As one instructor put it, “Students mentioned that this assignment helped them also gain an understanding of activism beyond “the streets.” “This truly was an impactful assignment for many of them!” Though the Wikipedia assignment takes place online, it’s fundamentally an act of engagement – engagement with knowledge and the world that shapes how knowledge is produced and dispersed. And this is truly what it means to become a digital citizen!
Contributing to Wikipedia can be a scary proposition for students and instructors alike. Students seldom write for anyone other than their professors or TAs, and instructors worry about the vulnerabilities inherent in writing for a public audience. While taking those first baby Wikipedia steps might be difficult, the excitement that the Wikipedia assignment engenders is palpable. According to one student, “I’m going to start this with some real transparency: I had a deep, dark sense of dread when it hit me that I would have to edit a real, live Wikipedia page. I mean, come on… a real one? Not some dummy Wikipedia page that would be on our blog, that only our professors could see? No, I would have to make my edits for the entire world (literally, the entire world) to see. Would anyone really even see them? Does anyone really care about 5G wireless technology other than my nerd self? Once it came down to it, editing was a lot easier than I thought. I have always wondered how in the world to edit a Wikipedia article, and I am still so surprised at how easy it was. The amount of work that the Wikipedia community does to maintain itself is pretty remarkable. Though I do not anticipate that I will become an avid Wikipedia editor, going forward, I will honestly not hesitate to fix any mistakes or add any facts I find relevant to articles. The training helped me be prepared, and it wasn’t as scary as I thought. It actually kind of made me feel like I’m contributing to the greater good, and isn’t that what we’re all here for, anyway?”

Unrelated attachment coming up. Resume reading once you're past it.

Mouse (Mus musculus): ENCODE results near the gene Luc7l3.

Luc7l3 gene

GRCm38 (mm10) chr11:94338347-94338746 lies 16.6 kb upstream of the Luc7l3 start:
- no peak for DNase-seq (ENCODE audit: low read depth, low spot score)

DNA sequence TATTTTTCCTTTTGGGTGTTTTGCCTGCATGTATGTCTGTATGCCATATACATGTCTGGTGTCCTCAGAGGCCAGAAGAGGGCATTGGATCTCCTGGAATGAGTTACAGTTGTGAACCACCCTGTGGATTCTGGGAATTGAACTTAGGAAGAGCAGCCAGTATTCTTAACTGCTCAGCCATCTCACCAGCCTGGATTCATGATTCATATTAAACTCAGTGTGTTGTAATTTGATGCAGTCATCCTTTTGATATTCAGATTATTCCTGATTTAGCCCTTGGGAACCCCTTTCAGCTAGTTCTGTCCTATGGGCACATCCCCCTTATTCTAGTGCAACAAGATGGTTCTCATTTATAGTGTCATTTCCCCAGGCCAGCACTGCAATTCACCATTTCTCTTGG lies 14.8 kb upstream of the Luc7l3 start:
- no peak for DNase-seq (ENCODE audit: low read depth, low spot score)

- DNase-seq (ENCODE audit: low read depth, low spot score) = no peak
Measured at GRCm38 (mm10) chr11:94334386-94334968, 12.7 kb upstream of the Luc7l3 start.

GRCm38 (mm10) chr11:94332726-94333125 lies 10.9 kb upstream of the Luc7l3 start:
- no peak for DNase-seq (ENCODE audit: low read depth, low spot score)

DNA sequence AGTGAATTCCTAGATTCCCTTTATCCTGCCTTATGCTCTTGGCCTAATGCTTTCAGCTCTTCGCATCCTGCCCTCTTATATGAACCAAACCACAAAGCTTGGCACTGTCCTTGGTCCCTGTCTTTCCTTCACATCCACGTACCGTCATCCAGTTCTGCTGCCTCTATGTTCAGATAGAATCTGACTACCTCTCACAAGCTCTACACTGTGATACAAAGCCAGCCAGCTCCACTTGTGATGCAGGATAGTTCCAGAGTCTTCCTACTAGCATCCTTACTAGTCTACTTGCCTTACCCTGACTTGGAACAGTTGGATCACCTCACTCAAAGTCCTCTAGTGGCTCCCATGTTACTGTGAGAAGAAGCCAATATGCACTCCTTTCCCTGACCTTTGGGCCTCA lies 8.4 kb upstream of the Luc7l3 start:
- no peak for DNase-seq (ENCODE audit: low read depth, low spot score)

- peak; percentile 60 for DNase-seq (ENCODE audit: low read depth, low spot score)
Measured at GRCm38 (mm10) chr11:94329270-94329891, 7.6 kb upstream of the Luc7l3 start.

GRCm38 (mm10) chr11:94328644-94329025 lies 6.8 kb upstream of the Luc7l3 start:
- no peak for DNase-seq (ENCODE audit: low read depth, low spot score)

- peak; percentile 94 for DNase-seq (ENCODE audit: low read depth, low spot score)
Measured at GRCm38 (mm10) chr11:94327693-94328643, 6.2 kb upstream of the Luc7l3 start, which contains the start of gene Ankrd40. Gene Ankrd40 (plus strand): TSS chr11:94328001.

The project is equally invigorating for instructors. As one instructor reported, “I think I was a better instructor this semester because I was excited about this assignment.” Another remarked, “I am so grateful to Wiki Education for this opportunity to learn how to contribute to public scholarship via Wikipedia. The process has been intellectually invigorating and I know it has inspired many of my students as well. THANK YOU!” Yet another instructor wrote, “This assignment has rejuvenated me and given me a lot of ideas about the role of writers and scientists in the world!”
In learning to contribute to Wikipedia, students gain a number of important practical skills, from digital literacy to online collaboration, but it’s often the more intangible aspects of this project that make it truly worthwhile. As usual, our instructors put it best. “Do it, don’t chicken out. It’s daunting but I am smiling from ear to ear seeing how much the topics I care about now have better coverage on Wikipedia.”
Though numbers only tell half the story, we’re proud of them nonetheless! In Fall 2019, we worked with 388 courses in fields ranging from Advanced Ecology and Evolution to US Women’s History. Roughly 7,500 students enrolled in the program, and collectively they added close to six million words on Wikipedia across 6,450 articles. Additionally, they added almost 60,000 references and created 705 new entries. Throughout the term alone, their work was viewed close to 200 million times!
We know that one of the strengths of the Wikipedia assignment is its public facing nature. As one instructor wrote, “The assignment fostered a sense of pride and ownership in my students, of having contributed to a lasting academic legacy that was published and available via a google search.” Rather than being read by one person at the end of the term, our students work was viewed millions of times and will continue to be viewed well beyond the end of the class. Millions now have access to information that would have otherwise remained within the walls of the ivory tower, and we have our students and instructors to thank.